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Listed Building
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Ordnance survey map of CHURCH OF ALL SAINTS
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Statutory Address:

The building or site itself may lie within the boundary of more than one authority.

Thanet (District Authority)
National Grid Reference:
TR 30191 69034




A reset fragment of early C12 window head is the earliest surviving masonry. Chancel, chancel chapels and SE tower c.1200, but they must have been built against an existing aisled church. N and S nave arcades rebuilt mid C14. Church extensively restored in 1863-5 by C N Beazley, who removed many Perpendicular windows. SE vestry 1911.

MATERIALS Flint and pebbles with stone dressings. Tiled roofs.

PLAN Nave with N and S aisles and S porch, chancel with N and S chapels and SE vestry.

EXTERIOR The nave and aisles roofed together, and the church is almost wholly C19 externally. Unusually, the tower stands over the S chancel chapel, and from the E the massing of the tower, chancel, chapel and vestry gables is very picturesque. The E windows of the chancel and chapels are all C19 replacements in a C13 style; the earlier windows were Perpendicular. The early C20 NE vestry is in a Decorated style. The slender SE tower stands over the S chapel and has a tall, shingled broach spire. Of three stages, it has narrow late C12 lancets in the middle stage and somewhat larger pointed openings in the bell stage. The N aisle has C19 Early English-style windows of two pointed lights with prominent stone dressings. The blocked N door is C13 and has a pointed head and continuous mouldings. The S aisle also has C19 Early English-style paired lights, replacing late medieval windows. Part of an early C12 window is reused in the S aisle walling. The S porch was also restored in the C19, but the S door, although heavily restored, is C12 and has one scalloped and one leaf capital, possibly reset. The C19 W door is in an Early English style with a pointed head and short, detached shafts on the jambs. The Early English-style nave W window is also C13, replacing a Perpendicular window; there are no windows in the W ends of the aisles, although an early watercolour shows them to have previously had small, probably C15 lights with square heads.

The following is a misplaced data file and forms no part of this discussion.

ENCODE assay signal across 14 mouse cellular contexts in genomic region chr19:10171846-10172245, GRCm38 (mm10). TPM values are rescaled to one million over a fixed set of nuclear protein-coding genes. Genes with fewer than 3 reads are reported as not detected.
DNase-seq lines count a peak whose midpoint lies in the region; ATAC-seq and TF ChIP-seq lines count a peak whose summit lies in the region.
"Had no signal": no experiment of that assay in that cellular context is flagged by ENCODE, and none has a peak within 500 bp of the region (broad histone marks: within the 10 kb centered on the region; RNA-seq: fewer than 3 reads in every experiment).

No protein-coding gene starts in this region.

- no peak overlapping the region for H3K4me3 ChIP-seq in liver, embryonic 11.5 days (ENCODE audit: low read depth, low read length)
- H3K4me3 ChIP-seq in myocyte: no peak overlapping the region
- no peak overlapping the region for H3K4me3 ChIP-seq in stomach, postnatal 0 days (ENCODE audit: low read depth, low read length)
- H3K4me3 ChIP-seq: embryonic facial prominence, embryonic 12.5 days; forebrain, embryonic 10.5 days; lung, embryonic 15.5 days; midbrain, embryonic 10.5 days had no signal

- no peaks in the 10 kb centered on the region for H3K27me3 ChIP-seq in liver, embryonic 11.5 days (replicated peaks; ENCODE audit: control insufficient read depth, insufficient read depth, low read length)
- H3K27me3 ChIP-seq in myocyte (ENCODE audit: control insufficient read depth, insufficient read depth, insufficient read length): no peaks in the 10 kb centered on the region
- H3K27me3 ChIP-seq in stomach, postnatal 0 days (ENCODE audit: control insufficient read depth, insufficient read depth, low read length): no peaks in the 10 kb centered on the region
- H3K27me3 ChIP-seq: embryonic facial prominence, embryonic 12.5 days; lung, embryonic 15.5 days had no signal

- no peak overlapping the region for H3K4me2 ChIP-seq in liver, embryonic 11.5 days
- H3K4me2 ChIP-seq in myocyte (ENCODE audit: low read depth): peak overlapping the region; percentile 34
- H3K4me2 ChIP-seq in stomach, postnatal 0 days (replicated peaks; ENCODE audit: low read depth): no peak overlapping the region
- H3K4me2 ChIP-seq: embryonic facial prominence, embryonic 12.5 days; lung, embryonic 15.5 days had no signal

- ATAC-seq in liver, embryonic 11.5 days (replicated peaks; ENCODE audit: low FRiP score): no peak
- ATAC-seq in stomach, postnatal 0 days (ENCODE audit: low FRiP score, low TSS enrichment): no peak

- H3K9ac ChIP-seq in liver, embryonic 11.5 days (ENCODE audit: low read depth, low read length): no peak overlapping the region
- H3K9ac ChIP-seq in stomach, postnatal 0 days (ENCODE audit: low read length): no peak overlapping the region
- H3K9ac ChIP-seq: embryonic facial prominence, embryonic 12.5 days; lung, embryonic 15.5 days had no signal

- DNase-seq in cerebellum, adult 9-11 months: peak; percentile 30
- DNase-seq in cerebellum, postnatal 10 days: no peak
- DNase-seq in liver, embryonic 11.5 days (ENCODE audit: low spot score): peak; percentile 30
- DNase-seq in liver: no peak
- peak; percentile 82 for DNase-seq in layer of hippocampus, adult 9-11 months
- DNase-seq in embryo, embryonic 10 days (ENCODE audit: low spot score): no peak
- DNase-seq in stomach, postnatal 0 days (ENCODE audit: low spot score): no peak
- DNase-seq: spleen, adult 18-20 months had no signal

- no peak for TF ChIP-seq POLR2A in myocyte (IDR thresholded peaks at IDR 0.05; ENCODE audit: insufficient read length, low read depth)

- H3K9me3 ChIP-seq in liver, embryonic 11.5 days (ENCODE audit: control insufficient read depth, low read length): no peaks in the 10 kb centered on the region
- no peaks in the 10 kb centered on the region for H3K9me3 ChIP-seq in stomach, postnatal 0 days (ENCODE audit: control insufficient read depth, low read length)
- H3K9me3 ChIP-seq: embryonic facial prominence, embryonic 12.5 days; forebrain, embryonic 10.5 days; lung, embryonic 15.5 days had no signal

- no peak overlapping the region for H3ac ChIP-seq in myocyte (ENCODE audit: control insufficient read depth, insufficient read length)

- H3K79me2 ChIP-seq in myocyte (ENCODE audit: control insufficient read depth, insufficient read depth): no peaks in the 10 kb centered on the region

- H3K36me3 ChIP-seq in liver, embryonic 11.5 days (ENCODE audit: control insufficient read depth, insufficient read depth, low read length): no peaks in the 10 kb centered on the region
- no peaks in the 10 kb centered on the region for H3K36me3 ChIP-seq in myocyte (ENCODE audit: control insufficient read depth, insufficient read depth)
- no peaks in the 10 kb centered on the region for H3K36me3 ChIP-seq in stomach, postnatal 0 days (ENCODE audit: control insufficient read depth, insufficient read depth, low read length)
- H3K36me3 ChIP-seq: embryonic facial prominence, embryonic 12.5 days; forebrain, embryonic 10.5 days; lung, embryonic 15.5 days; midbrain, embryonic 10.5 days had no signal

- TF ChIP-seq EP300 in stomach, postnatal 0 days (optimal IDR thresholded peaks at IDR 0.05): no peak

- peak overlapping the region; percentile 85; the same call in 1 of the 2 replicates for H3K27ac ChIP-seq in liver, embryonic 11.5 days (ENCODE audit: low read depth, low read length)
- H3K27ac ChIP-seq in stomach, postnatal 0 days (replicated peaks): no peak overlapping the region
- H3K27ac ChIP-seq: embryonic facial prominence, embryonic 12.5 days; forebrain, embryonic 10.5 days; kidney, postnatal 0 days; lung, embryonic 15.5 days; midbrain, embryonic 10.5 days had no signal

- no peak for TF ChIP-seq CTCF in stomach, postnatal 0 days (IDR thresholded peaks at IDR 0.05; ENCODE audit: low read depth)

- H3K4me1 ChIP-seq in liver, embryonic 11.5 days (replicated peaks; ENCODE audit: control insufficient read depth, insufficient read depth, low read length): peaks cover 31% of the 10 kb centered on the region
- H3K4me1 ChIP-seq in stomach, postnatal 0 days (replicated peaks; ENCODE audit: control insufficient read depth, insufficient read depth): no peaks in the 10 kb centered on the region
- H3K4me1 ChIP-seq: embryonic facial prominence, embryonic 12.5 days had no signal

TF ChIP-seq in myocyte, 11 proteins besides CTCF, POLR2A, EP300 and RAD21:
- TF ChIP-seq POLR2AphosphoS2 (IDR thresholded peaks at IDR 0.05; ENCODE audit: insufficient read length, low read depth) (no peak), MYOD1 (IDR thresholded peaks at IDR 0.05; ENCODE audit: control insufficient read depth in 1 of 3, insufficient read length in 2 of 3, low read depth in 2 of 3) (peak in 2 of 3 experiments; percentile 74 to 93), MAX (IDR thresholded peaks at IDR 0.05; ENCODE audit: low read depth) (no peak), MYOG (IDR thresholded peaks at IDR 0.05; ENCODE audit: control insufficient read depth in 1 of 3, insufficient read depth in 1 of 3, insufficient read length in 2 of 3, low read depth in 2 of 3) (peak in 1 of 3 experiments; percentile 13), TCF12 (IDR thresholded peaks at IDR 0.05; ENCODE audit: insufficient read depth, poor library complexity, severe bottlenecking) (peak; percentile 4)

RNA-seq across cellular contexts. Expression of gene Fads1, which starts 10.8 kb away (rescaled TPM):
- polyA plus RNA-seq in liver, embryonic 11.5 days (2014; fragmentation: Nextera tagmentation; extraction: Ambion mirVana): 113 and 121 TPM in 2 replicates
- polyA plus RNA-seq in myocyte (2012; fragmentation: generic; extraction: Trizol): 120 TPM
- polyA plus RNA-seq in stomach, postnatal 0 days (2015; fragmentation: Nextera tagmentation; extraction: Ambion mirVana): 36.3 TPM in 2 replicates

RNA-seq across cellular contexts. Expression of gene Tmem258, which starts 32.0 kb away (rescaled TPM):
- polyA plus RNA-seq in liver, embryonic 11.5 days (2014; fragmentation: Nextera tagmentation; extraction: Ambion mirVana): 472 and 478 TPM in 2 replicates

INTERIOR The interior is much less heavily restored than the outside. The chancel arch is C14 and has polygonal responds with moulded capitals and bases. The N and S chancel arcades are both early C13, perhaps c.1200, and are of two bays, with slightly chamfered arches on square piers. The southern pier is larger to support the tower. Similar early C13 arches open from the tower into the S aisle and from the NE chapel into the N aisle. Mid C14 N and S nave arcades of five bays with chamfered arches on polygonal piers with moulded capitals and bases. The westernmost pier on the S and the SW respond are much larger, with quatrefoil piers in a matching design, and were seemingly meant to support a new SW tower that was never built. The springers for the tower vault survive on the aisle side, and what is probably the remains of the intended tower arch survives on the nave side. Heavy nave roof of 1863 with scissor trusses. Other roofs also C19. The NE (Quex) chapel is enclosed with C19 or early C20 timber screens. PRINCIPAL FIXTURES Plain, polygonal C13 font supported on four slender shafts around a large, moulded central shaft. Small, probably C13 piscina in the chancel. Some traceried panels from the C15 rood screen reused in the present low chancel screen. Pulpit, of a C17 wine glass shape with Perpendicular style blind tracery on the body and trefoil-headed arcading on the stem. Reredos of 1883 in an Italianate style, designed by Beazley and painted by Westlake. C19 glass, the most notable of which is the S aisle window to Dante Gabriel Rosetti, with one panel designed by Frederick Shield, the other a copy of one of Rosetti's paintings (Rosetti is buried in the churchyard).